This course has three goals:
1. To introduce the principles of asset valuation from an applied perspective. The majority of the class is concerned with the valuation of financial securities. The valuation issues to be discussed are heavily used in portfolio management and risk management applications.
2. To develop the following concepts: arbitrage, the term structure of interest rates, diversification, the Capital Asset Pricing Model (CAPM), efficient and inefficient markets, performance evaluation, and derivative securities, particularly options.
3. To provide sufficient background knowledge for students seeking an overview of capital markets and an introduction to advanced finance courses.
The main topics can be summarized in seven groups:
1. 2 classes: Introductory Concepts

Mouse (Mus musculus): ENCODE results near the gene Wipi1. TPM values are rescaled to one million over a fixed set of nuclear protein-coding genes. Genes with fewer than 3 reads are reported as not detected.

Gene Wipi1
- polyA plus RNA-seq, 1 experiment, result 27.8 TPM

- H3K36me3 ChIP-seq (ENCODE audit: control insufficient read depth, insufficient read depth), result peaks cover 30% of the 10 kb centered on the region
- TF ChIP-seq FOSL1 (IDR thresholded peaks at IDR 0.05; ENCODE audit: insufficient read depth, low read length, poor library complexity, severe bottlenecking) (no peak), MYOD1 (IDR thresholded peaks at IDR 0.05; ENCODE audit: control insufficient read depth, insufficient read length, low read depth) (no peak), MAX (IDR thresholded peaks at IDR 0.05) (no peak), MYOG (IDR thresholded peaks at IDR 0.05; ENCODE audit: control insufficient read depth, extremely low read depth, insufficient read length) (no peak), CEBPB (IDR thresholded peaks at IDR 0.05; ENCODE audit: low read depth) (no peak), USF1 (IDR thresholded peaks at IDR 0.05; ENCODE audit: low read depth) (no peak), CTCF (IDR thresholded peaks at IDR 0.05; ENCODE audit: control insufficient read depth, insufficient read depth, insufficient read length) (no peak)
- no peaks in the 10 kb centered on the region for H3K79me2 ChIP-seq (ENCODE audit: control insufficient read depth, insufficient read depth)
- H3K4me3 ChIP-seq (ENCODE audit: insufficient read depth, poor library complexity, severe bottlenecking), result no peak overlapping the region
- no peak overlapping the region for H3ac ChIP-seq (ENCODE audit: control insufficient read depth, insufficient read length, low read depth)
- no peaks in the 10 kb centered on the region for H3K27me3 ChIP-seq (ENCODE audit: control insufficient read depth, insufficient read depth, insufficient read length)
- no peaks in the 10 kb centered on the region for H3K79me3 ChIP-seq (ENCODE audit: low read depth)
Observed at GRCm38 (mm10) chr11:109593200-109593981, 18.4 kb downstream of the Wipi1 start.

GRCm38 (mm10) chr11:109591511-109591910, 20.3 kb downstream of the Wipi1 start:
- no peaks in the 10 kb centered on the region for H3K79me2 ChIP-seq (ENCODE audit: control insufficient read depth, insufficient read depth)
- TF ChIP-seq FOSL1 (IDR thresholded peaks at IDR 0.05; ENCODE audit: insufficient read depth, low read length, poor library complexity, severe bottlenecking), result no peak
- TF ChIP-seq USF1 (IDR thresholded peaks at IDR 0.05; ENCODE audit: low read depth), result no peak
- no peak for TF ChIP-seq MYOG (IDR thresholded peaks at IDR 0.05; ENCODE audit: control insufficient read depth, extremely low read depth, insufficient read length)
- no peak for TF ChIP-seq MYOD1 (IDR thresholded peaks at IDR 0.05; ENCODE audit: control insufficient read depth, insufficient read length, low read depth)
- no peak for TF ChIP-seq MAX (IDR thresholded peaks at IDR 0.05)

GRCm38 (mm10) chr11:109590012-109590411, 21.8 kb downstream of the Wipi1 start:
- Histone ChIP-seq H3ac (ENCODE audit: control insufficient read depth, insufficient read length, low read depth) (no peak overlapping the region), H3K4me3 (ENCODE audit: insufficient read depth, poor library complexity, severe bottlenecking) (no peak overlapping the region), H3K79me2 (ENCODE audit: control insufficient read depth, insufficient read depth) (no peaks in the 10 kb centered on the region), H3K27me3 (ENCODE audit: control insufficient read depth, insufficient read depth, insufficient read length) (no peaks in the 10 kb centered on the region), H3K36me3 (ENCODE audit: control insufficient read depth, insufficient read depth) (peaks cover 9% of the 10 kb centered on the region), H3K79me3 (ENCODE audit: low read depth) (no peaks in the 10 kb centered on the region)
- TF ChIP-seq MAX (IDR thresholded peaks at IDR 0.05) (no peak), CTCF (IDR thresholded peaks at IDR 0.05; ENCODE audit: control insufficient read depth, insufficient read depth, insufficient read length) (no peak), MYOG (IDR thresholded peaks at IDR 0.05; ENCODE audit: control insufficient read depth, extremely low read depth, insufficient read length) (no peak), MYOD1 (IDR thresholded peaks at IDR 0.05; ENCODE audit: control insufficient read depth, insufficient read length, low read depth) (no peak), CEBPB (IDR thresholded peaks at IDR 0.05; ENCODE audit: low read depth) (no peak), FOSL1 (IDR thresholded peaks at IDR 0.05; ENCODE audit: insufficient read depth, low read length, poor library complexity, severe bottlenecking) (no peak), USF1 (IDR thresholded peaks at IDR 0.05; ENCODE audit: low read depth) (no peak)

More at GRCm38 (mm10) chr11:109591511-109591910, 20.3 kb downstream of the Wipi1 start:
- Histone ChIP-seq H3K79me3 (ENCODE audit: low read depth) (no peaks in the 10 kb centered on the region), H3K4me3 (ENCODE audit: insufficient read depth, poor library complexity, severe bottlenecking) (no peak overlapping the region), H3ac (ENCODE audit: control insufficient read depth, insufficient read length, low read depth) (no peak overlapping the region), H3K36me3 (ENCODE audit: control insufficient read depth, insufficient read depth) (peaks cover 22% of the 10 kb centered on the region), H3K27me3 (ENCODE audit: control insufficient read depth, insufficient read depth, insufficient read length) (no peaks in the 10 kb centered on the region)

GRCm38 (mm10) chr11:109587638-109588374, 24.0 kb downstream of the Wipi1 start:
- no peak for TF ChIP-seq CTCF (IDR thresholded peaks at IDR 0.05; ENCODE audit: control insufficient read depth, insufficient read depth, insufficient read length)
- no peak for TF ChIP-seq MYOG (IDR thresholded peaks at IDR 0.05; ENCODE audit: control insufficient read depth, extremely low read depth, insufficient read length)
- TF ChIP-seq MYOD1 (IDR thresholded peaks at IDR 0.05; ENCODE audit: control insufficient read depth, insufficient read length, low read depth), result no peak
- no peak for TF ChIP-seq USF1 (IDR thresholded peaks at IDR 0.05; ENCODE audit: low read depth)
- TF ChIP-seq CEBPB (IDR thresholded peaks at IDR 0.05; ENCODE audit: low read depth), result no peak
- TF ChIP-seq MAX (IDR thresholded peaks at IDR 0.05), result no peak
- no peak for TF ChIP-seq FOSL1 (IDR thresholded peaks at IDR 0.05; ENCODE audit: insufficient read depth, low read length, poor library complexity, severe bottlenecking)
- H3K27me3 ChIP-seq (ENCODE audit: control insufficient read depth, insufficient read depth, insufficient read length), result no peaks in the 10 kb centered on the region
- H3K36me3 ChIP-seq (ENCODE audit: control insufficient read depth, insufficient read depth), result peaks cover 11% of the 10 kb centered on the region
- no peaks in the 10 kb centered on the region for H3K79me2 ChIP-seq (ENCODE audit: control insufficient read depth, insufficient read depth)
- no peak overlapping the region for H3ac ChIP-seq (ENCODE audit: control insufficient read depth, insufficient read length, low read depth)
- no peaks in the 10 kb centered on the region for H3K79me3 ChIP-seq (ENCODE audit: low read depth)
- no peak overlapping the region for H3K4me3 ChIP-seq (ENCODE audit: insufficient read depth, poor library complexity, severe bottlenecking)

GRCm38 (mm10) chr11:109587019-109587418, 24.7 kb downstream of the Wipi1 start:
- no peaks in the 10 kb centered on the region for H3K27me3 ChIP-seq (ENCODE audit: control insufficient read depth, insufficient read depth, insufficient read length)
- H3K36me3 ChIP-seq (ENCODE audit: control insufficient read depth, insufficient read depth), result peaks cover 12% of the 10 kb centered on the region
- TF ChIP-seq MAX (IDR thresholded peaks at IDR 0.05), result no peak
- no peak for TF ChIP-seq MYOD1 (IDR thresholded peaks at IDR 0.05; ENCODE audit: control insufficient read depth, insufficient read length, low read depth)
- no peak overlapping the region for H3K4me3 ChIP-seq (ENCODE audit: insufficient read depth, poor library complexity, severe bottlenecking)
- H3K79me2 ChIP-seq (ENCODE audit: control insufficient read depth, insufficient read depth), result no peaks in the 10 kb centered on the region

2. 4 classes: Valuation of Fixed Income Securities
3. 2 classes: Valuation of Securities with Risky Payoffs
4. 4 classes: Portfolio Choice
5. 3 classes: Evaluating Investment Performance
6. 3 classes: Behavioral Finance
7. 6 classes: Valuation of Options
Throughout the course, we will address two basic questions:
1. Which methods do we use to value securities?
2. How do we choose securities to maximize expected return for a given amount of risk?
A. Barton Hepburn Professor of Economics in the Faculty of Business
Professor Tetlock's research interests include behavioral finance, asset pricing, and prediction markets. One area of his research examines how firms' stock market prices respond to the content of news stories. His 2007 Journal of Finance study on the impact of negative words, such as "flaw" and "ruin", won the Smith-Breeden Prize for the best article in asset pricing. His research...